Here's another example, and this one might piss you off. Animal agriculture is the single greatest contributor to climate change and global hunger. The United Nations, the World Health Organization, and the Intergovernmental Panel on Climate Change are calling on people to reduce or eliminate their consumption of animal products so that the worst impacts of climate change and global hunger can be mitigated. Further, industrial animal agriculture is a horrifying industry that quite literally tortures the animals it farms, and even small animal agriculture operations force-breed and slaughter sentient beings for the sake of a dietary preference. But cultures all over the world have decided (metanorms) that it is appropriate for humans to use animals as we will (moral objectivism). So when vegans argue for a reduced consumption of animals, we are ridiculed, reviled and threatened.

Right. So the reason why metanorms and moral objectivism are frightening is because humans are flawed. We decide together that people of colour are less than human, that LGBTQ people are perverted, that non-Christian people are godless heathens. And when institutions reinforce those beliefs, suddenly human beings (and animals - see above) are at risk.

But back to my story.

Who the hell were the Aztecs that they all decided together to live this way? What were their metanorms? What was objectively moral behavior for them? Philip Zimbardo's The Lucifer Effect details the ways violence is normalized by authority and consensus, and I certainly think generational consensus plays a big part in the problematic values people hold, especially when institutionalized authority propagates and encourages those values. Is this why over 80,000 people were sacrificed when the new temple to Huitzilopochtli was dedicated in 1487? Is this why parents permitted their young children to be sacrificed to Tlaloc because their tears encouraged the rain to come? I certainly don't think it was the only reason, but the Aztec people had to agree that these radical acts of violence were appropriate, or the priesthood never would have been able to undertake them on that scale.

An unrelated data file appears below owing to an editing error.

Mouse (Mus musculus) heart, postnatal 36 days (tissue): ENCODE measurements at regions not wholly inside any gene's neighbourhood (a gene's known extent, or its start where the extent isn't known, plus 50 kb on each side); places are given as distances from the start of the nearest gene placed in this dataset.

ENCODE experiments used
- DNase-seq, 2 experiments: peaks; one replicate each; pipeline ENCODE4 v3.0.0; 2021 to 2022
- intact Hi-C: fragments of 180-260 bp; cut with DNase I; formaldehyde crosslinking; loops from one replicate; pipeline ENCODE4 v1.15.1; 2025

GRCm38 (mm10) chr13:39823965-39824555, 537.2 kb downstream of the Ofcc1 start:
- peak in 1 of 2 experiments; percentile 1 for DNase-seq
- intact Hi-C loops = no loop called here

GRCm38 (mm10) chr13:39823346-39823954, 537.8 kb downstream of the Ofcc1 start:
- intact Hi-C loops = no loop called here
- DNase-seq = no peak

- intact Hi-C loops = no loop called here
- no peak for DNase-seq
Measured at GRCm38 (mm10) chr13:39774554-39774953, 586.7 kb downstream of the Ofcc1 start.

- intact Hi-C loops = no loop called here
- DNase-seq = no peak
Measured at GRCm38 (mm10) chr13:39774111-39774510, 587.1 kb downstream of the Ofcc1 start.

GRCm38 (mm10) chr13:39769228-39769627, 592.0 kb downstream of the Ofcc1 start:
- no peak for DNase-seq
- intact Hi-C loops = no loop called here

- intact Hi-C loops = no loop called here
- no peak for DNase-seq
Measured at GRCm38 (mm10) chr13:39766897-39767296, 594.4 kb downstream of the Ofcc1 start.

So I finished the Carrasco text, outlined the story I wanted to write from it and promptly put the whole thing down for a few years. Along the way, I briefly courted the idea of writing a comic miniseries using my outline and even started working on a script, but my artist was too busy to continue the project, and it was shelved again. This was probably for the best, since I most certainly could not have addressed these themes in comic book form, though I hadn't thought it through far enough to realize that at the time.

Fast forward to 2016 and Rhonda Parrish's Alphabet Anthologies series, which I've been writing for since its inception. The fourth volume is D is for Dinosaur, and while my far-future, transhuman, Aztec emperor certainly isn't a dinosaur, his elderly, comparatively luddite challenger most certainly is, in his eyes at least. And so I'm finally writing this story. In doing so, I'll have to give voice to things so far outside my experience base that I find them upsetting to think about, let alone write, and I'm not even certain my thoughts about metanorms and moral objectivism will come through in the work. But I'm writing it because it's an interesting thought experiment couched in what I think is an interesting premise and because I think it's dangerous to insist that we should all share the same values. That doesn't mean I agree with yours or that you agree with mine, and it doesn't even mean that we're all correct from our own perspectives and should keep silent when we disagree with one another. It does mean we don't decide what we think is the absolute truth for all people and then stop thinking at all.